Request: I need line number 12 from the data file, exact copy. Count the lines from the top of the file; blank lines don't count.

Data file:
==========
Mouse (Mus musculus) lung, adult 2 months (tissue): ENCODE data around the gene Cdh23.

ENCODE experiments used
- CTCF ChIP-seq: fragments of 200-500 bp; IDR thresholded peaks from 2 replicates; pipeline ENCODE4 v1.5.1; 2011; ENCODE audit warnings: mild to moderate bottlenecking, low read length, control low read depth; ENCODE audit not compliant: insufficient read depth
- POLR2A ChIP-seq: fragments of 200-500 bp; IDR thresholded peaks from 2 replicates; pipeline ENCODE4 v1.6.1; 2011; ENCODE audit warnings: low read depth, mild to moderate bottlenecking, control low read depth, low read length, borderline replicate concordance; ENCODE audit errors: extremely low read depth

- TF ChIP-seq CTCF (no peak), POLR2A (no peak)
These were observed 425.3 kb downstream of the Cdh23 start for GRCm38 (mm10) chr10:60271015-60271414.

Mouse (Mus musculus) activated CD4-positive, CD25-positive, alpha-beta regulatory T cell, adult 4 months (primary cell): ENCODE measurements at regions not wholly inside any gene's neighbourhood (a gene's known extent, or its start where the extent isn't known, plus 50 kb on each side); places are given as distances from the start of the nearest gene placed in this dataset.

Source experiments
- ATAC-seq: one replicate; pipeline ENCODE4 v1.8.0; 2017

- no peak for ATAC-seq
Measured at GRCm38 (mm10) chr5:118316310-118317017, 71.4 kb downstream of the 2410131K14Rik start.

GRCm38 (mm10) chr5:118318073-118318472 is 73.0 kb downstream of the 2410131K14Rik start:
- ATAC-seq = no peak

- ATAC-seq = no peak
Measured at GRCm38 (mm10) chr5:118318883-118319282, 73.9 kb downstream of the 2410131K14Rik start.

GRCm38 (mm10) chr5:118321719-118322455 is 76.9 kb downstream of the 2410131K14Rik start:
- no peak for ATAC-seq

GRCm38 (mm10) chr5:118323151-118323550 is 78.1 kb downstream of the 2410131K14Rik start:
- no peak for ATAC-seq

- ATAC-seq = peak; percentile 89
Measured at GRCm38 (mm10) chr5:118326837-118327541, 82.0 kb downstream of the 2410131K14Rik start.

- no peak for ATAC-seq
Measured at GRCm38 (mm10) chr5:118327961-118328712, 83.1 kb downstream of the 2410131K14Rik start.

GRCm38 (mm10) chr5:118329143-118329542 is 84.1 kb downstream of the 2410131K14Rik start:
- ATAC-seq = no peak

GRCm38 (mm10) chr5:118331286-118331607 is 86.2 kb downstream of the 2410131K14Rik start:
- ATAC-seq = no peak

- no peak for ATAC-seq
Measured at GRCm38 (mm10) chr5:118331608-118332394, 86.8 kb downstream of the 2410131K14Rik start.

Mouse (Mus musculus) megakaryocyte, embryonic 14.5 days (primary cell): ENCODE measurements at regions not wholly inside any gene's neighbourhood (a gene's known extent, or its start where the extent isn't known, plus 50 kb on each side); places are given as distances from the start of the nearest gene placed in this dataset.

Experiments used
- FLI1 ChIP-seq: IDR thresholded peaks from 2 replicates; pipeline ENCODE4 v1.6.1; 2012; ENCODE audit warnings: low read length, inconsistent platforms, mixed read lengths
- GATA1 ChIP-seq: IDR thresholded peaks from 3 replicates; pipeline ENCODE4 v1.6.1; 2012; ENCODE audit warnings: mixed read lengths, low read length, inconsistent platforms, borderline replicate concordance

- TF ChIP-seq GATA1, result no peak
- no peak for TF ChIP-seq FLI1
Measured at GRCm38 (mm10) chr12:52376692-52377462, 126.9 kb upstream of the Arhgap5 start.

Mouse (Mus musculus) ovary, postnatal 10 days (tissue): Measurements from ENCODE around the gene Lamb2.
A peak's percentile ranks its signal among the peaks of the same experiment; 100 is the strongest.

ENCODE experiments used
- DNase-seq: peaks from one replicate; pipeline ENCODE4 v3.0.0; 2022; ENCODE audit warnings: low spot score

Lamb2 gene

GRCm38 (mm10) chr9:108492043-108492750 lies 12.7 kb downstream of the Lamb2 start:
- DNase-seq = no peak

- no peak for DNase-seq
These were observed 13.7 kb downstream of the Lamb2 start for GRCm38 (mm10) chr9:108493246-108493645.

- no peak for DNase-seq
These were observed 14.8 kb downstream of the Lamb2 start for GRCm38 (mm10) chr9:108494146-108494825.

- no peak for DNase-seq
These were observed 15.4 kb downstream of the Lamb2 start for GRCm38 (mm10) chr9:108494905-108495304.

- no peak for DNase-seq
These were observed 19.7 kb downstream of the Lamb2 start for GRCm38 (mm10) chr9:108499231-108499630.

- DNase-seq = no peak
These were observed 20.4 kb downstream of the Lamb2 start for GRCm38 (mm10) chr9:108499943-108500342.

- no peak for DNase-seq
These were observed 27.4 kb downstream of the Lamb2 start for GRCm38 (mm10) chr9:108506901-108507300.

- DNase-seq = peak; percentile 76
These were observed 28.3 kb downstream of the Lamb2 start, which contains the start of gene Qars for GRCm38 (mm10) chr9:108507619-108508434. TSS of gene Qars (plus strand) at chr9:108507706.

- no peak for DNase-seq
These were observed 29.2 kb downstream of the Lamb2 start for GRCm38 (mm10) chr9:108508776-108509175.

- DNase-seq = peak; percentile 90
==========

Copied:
GRCm38 (mm10) chr5:118318073-118318472 is 73.0 kb downstream of the 2410131K14Rik start: